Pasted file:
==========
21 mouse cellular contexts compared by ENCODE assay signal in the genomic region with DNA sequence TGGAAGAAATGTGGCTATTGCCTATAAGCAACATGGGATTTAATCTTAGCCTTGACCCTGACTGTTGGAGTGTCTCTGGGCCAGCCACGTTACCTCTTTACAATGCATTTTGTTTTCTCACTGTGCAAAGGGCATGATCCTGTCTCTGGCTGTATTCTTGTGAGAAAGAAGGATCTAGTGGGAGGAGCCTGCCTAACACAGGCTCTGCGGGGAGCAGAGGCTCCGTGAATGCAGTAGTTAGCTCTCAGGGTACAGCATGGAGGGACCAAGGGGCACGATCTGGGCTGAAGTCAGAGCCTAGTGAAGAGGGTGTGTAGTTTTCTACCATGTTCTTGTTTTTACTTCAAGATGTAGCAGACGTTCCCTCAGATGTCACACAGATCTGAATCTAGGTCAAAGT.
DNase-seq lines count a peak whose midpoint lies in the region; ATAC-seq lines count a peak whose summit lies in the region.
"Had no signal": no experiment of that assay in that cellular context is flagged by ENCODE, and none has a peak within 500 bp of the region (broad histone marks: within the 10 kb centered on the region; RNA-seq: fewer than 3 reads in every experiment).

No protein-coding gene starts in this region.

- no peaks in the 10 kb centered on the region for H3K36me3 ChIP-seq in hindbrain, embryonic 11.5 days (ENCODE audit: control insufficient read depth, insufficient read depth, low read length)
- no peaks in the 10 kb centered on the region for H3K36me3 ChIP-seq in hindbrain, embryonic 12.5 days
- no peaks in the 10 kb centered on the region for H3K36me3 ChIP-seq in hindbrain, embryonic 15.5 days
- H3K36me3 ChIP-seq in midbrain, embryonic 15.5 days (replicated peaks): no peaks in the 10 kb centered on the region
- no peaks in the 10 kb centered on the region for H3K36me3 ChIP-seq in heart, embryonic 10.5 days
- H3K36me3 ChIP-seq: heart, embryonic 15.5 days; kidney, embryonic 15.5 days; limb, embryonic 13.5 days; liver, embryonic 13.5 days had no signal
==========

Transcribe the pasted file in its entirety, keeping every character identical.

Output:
21 mouse cellular contexts compared by ENCODE assay signal in the genomic region with DNA sequence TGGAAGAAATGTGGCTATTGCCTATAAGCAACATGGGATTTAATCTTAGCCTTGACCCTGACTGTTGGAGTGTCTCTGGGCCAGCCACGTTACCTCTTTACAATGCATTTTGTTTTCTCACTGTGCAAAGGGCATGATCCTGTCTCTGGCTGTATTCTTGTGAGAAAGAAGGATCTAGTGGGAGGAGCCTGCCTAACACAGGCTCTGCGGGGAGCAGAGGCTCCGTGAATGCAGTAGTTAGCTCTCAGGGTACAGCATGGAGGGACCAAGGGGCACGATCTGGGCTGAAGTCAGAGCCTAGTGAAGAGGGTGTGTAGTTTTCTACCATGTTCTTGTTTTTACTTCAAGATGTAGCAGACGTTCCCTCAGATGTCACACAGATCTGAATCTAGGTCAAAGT.
DNase-seq lines count a peak whose midpoint lies in the region; ATAC-seq lines count a peak whose summit lies in the region.
"Had no signal": no experiment of that assay in that cellular context is flagged by ENCODE, and none has a peak within 500 bp of the region (broad histone marks: within the 10 kb centered on the region; RNA-seq: fewer than 3 reads in every experiment).

No protein-coding gene starts in this region.

- no peaks in the 10 kb centered on the region for H3K36me3 ChIP-seq in hindbrain, embryonic 11.5 days (ENCODE audit: control insufficient read depth, insufficient read depth, low read length)
- no peaks in the 10 kb centered on the region for H3K36me3 ChIP-seq in hindbrain, embryonic 12.5 days
- no peaks in the 10 kb centered on the region for H3K36me3 ChIP-seq in hindbrain, embryonic 15.5 days
- H3K36me3 ChIP-seq in midbrain, embryonic 15.5 days (replicated peaks): no peaks in the 10 kb centered on the region
- no peaks in the 10 kb centered on the region for H3K36me3 ChIP-seq in heart, embryonic 10.5 days
- H3K36me3 ChIP-seq: heart, embryonic 15.5 days; kidney, embryonic 15.5 days; limb, embryonic 13.5 days; liver, embryonic 13.5 days had no signal